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Asparagus Acres

Kayla resides in North Dakota with her husband Nick and her two children, Henry and Della.


As a family they spend their Springs harvesting asparagus, planting trees  and sowing seeds. Their slow summers sipping lemonade in the garden, sailing a nearby lake, and swinging in a hammock amongst the butterflies.


In Fall, you’ll find them hunting, picking apples and canning the fruits of their labor. Winters will bring hauling wood for the stove, shoveling snow, wood working and reading up on all the homestead dream projects that commence again when the birds start chirping and the buds start blooming. 


Kayla enjoys creating recipes, arts and crafts with her children, wandering the wonderful outdoors and her overall journey as an aspiring homesteader.

Asparagus, a perennial plant. One that requires patience, persistence and perseverance. Taking three years from planting to first harvest, asparagus can really test those three “p”s. But, once established, those three “p”s really pay off.  An exquisite, delectable, versatile vegetable. Strong and sophisticated stalks, deep earthy green in color, all the while presenting with a delicate demeanor.


While perfectly paired with any meal of the day, there isn’t a flavor that asparagus isn’t compatible with. From spicy, salty, and even sweet, asparagus’ versatility in the kitchen is endless.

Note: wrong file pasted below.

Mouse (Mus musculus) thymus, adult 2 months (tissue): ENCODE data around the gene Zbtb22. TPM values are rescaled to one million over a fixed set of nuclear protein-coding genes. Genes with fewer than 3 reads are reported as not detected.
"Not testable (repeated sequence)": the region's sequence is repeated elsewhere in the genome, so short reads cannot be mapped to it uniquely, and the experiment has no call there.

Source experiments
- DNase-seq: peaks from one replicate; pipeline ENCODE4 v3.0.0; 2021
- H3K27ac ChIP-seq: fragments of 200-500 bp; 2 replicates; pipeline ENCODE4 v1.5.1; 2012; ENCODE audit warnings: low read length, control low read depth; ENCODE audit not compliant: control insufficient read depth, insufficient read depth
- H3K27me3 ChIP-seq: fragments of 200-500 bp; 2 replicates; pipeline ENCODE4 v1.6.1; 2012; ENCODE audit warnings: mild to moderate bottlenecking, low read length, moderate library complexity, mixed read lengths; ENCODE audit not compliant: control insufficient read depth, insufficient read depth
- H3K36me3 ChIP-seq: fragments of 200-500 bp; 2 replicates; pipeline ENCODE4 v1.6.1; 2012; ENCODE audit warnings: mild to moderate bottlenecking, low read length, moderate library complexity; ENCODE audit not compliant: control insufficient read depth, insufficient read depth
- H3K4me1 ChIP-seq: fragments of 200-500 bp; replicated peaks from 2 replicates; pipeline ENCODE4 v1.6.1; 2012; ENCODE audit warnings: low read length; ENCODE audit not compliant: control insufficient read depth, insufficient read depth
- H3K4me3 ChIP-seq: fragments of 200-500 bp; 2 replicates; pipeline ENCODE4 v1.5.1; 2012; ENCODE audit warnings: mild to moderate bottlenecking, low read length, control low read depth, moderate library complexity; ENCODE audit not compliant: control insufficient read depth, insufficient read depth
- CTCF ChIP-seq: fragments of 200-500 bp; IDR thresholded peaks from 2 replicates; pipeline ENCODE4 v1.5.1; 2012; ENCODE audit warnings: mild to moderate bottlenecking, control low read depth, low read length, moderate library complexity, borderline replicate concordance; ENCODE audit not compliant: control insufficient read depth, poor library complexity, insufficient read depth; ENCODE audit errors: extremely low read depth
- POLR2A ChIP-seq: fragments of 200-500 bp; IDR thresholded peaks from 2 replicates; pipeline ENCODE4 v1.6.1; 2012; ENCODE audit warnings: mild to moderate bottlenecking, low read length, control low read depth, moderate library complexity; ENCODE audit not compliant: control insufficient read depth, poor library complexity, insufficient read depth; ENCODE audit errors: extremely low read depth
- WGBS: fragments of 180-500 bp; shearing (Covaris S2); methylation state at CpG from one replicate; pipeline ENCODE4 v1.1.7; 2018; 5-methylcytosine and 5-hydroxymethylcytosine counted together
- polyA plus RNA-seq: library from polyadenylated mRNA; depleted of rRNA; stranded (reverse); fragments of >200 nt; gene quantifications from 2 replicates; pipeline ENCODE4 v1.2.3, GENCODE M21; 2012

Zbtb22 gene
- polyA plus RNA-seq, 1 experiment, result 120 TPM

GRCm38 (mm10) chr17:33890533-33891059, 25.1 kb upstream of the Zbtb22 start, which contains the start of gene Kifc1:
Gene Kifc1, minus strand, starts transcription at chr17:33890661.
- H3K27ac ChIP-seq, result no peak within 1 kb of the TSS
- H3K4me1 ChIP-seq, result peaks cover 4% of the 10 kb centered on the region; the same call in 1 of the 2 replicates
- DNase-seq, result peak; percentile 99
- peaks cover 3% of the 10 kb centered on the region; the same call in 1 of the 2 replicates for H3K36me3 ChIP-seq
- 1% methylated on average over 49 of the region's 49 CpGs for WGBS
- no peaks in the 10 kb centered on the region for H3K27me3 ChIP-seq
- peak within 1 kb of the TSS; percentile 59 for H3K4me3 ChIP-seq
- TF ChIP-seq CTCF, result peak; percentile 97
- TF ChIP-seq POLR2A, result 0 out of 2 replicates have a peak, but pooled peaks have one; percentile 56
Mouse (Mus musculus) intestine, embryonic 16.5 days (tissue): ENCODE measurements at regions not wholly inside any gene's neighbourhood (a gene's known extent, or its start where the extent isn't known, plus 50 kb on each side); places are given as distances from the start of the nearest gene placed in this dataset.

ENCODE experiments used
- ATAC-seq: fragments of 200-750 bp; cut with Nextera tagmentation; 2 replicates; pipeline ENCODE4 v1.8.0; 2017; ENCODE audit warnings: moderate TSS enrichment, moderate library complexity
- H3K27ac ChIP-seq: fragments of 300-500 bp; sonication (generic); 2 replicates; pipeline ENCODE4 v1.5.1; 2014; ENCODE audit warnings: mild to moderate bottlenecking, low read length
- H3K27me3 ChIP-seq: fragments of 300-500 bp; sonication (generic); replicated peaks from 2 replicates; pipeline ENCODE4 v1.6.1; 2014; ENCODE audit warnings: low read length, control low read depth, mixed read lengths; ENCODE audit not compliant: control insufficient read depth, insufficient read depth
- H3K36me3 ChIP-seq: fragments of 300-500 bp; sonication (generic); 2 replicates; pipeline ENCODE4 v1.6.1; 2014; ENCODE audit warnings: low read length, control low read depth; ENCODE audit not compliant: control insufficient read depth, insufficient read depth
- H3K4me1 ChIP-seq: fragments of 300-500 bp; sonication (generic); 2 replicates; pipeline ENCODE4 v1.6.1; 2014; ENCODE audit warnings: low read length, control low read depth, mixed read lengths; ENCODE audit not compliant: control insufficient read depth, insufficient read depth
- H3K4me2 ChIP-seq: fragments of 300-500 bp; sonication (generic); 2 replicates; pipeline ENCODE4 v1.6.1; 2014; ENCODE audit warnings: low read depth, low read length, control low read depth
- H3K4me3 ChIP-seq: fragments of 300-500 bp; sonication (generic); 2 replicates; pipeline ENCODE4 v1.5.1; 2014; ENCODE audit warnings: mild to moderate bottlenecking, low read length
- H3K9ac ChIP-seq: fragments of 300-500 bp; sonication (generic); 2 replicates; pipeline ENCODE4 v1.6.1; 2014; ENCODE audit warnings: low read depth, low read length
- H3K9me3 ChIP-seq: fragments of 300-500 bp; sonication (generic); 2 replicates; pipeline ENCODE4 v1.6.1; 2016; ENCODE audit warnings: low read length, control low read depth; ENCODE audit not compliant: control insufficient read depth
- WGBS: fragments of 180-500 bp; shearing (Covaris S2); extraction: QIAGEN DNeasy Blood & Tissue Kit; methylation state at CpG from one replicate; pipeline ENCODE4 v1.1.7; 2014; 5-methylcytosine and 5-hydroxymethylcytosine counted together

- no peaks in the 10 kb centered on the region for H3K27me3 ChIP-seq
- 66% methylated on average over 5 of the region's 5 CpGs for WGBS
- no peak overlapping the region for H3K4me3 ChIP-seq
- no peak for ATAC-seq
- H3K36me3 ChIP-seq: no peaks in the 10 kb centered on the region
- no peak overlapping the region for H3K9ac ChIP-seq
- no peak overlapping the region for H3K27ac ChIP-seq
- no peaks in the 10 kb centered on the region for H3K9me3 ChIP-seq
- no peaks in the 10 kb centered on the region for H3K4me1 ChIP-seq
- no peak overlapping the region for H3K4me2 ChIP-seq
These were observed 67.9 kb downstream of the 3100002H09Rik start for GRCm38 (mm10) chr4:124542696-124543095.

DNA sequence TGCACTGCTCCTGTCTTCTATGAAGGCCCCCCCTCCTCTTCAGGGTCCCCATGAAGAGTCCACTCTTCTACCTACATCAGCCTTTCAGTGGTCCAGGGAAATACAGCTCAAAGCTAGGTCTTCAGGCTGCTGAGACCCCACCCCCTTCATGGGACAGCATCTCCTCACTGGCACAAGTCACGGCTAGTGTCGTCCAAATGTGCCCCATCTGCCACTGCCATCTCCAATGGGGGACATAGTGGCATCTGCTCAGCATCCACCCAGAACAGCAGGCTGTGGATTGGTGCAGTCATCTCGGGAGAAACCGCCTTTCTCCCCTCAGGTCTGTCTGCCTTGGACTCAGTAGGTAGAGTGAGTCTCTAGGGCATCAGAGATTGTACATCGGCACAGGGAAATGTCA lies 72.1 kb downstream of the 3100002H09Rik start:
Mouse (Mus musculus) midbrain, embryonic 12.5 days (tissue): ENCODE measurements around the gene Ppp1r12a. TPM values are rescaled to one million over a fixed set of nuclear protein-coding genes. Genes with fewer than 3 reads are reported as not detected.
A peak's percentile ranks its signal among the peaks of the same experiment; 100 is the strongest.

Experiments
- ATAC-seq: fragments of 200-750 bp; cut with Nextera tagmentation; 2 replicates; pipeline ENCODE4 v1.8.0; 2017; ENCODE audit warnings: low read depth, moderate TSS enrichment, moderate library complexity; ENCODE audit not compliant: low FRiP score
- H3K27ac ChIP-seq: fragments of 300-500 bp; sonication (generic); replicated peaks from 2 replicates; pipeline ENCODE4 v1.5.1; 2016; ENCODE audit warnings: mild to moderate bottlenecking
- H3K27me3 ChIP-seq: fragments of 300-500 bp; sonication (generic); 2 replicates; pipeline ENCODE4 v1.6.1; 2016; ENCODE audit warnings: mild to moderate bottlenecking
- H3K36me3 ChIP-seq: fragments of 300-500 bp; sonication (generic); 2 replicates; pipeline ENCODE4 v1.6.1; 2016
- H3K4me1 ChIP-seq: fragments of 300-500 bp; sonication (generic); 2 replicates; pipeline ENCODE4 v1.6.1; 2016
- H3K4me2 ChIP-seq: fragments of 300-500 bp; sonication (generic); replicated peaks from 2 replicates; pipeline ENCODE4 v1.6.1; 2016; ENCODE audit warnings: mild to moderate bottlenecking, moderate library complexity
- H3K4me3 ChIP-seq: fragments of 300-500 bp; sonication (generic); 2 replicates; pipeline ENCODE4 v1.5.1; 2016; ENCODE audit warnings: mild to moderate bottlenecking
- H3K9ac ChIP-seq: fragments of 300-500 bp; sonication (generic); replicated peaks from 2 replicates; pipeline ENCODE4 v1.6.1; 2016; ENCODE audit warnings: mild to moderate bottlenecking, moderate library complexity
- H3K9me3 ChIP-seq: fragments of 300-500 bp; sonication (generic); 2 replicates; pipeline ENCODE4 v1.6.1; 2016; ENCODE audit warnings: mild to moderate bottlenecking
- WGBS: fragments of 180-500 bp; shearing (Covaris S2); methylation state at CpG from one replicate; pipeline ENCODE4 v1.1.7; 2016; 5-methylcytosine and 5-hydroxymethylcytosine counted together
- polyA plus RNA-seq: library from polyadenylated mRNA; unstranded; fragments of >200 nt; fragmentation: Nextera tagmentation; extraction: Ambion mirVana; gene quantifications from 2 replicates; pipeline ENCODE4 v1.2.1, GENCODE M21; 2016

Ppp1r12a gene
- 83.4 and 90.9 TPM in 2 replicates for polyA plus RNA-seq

Sauteed, pureed, roasted or raw, you can’t go wrong. The added vitamin c, potassium and b vitamins are very welcome. So…have I convinced you yet?  The hard work and patience needed for this plant are well worth it. Plant asparagus.

Spring is perhaps our most anticipated season of all simply because it’s when the work for asparagus picks up. While each season brings asparagus tasks to tend to, when the snow melts, the birds start chirping, the days get longer, the buds and blooms are brighter, we know harvesting asparagus is upon us. While it is the most rewarding time of year, it is also the most time consuming for tending to this crop. We mow down old ferns, lay compost and mulch, then patiently await for those little spears to poke up through the soil. Then its harvest, bundle, share, wake and repeat for 6- 8 weeks.


With our farm producing up to a hundred pounds per day, and just two adults taking turns picking we can often feel overwhelmed by the task, but we are quickly reminded of the reward. The little hands alongside us are quickly catching on. Learning to snap, place in buckets, and walk the wagon back home. Then we are kitchen bound to bundle.


You’ll often hear fellow asparagus farmers and gardeners say “when the spears are thinner than a pencil” it is time to stop harvesting your asparagus. The plants need to put energy into the roots. The spears turn into ferns and grow up to 6ft tall. This is when tasks shift to asparagus beetle picking, weeding and watering. When fall arrives some asparagus farmers favor mowing and mulching. This is a benefit to remove any pests that are housed in the ferns and have snow insulate the roots.  While we’ve tried both ways, or preference is spring mowing and mulching for the added head start with any weeds. Not to mention frosty asparagus in the winter is a beautiful sight.

While our asparagus patches are excessive, it is the main focus of our farm, a family of four would benefit from 20-40 crowns planted. The labor and the love of growing asparagus is something we look forward to each spring. And while our current season of harvest is wrapping up, we have a freezer full, a canning pantry bursting and fridges raging for a few more weeks of fresh asparagus consumption. Until next year, asparagus!


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